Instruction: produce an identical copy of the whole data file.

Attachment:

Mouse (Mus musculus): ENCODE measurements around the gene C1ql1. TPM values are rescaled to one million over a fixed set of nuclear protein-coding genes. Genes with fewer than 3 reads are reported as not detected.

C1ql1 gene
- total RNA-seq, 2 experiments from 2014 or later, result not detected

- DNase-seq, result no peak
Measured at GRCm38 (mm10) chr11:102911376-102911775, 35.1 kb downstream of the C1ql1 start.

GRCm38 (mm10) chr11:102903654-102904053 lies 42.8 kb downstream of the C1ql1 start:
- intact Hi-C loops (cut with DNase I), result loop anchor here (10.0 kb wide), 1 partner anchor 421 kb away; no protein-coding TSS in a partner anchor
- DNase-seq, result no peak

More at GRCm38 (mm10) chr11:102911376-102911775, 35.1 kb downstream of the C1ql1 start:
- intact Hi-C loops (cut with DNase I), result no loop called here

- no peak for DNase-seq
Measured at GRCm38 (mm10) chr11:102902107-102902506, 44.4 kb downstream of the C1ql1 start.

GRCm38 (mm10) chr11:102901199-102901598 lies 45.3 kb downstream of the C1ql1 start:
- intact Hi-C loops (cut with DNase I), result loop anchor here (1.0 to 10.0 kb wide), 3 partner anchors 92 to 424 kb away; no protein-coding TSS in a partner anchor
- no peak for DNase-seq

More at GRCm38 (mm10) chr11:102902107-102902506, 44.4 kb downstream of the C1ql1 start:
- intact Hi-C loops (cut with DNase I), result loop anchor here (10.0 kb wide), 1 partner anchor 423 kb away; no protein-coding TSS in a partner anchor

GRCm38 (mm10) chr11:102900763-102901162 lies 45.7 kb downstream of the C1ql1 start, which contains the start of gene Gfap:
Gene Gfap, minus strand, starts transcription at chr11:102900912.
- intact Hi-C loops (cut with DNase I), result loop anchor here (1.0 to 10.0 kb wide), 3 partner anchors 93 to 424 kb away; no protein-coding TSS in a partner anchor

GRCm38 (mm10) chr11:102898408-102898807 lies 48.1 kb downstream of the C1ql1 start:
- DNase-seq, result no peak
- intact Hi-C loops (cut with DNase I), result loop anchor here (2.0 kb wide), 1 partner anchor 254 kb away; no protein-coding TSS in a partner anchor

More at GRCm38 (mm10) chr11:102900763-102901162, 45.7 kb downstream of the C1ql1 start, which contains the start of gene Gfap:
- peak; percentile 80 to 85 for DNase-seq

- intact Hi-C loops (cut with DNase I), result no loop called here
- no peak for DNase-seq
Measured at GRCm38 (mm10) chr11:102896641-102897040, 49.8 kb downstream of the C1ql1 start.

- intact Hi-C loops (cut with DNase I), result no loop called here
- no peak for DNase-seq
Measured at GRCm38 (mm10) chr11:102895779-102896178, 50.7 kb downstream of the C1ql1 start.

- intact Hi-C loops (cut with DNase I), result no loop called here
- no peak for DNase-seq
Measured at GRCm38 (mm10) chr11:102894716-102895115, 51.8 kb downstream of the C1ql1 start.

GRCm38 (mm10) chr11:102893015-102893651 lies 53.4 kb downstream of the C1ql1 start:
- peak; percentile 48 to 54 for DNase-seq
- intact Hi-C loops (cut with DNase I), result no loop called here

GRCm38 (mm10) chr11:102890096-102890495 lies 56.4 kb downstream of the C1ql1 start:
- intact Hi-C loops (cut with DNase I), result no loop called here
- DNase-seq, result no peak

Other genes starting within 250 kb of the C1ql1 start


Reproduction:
Mouse (Mus musculus): ENCODE measurements around the gene C1ql1. TPM values are rescaled to one million over a fixed set of nuclear protein-coding genes. Genes with fewer than 3 reads are reported as not detected.

C1ql1 gene
- total RNA-seq, 2 experiments from 2014 or later, result not detected

- DNase-seq, result no peak
Measured at GRCm38 (mm10) chr11:102911376-102911775, 35.1 kb downstream of the C1ql1 start.

GRCm38 (mm10) chr11:102903654-102904053 lies 42.8 kb downstream of the C1ql1 start:
- intact Hi-C loops (cut with DNase I), result loop anchor here (10.0 kb wide), 1 partner anchor 421 kb away; no protein-coding TSS in a partner anchor
- DNase-seq, result no peak

More at GRCm38 (mm10) chr11:102911376-102911775, 35.1 kb downstream of the C1ql1 start:
- intact Hi-C loops (cut with DNase I), result no loop called here

- no peak for DNase-seq
Measured at GRCm38 (mm10) chr11:102902107-102902506, 44.4 kb downstream of the C1ql1 start.

GRCm38 (mm10) chr11:102901199-102901598 lies 45.3 kb downstream of the C1ql1 start:
- intact Hi-C loops (cut with DNase I), result loop anchor here (1.0 to 10.0 kb wide), 3 partner anchors 92 to 424 kb away; no protein-coding TSS in a partner anchor
- no peak for DNase-seq

More at GRCm38 (mm10) chr11:102902107-102902506, 44.4 kb downstream of the C1ql1 start:
- intact Hi-C loops (cut with DNase I), result loop anchor here (10.0 kb wide), 1 partner anchor 423 kb away; no protein-coding TSS in a partner anchor

GRCm38 (mm10) chr11:102900763-102901162 lies 45.7 kb downstream of the C1ql1 start, which contains the start of gene Gfap:
Gene Gfap, minus strand, starts transcription at chr11:102900912.
- intact Hi-C loops (cut with DNase I), result loop anchor here (1.0 to 10.0 kb wide), 3 partner anchors 93 to 424 kb away; no protein-coding TSS in a partner anchor

GRCm38 (mm10) chr11:102898408-102898807 lies 48.1 kb downstream of the C1ql1 start:
- DNase-seq, result no peak
- intact Hi-C loops (cut with DNase I), result loop anchor here (2.0 kb wide), 1 partner anchor 254 kb away; no protein-coding TSS in a partner anchor

More at GRCm38 (mm10) chr11:102900763-102901162, 45.7 kb downstream of the C1ql1 start, which contains the start of gene Gfap:
- peak; percentile 80 to 85 for DNase-seq

- intact Hi-C loops (cut with DNase I), result no loop called here
- no peak for DNase-seq
Measured at GRCm38 (mm10) chr11:102896641-102897040, 49.8 kb downstream of the C1ql1 start.

- intact Hi-C loops (cut with DNase I), result no loop called here
- no peak for DNase-seq
Measured at GRCm38 (mm10) chr11:102895779-102896178, 50.7 kb downstream of the C1ql1 start.

- intact Hi-C loops (cut with DNase I), result no loop called here
- no peak for DNase-seq
Measured at GRCm38 (mm10) chr11:102894716-102895115, 51.8 kb downstream of the C1ql1 start.

GRCm38 (mm10) chr11:102893015-102893651 lies 53.4 kb downstream of the C1ql1 start:
- peak; percentile 48 to 54 for DNase-seq
- intact Hi-C loops (cut with DNase I), result no loop called here

GRCm38 (mm10) chr11:102890096-102890495 lies 56.4 kb downstream of the C1ql1 start:
- intact Hi-C loops (cut with DNase I), result no loop called here
- DNase-seq, result no peak

Other genes starting within 250 kb of the C1ql1 start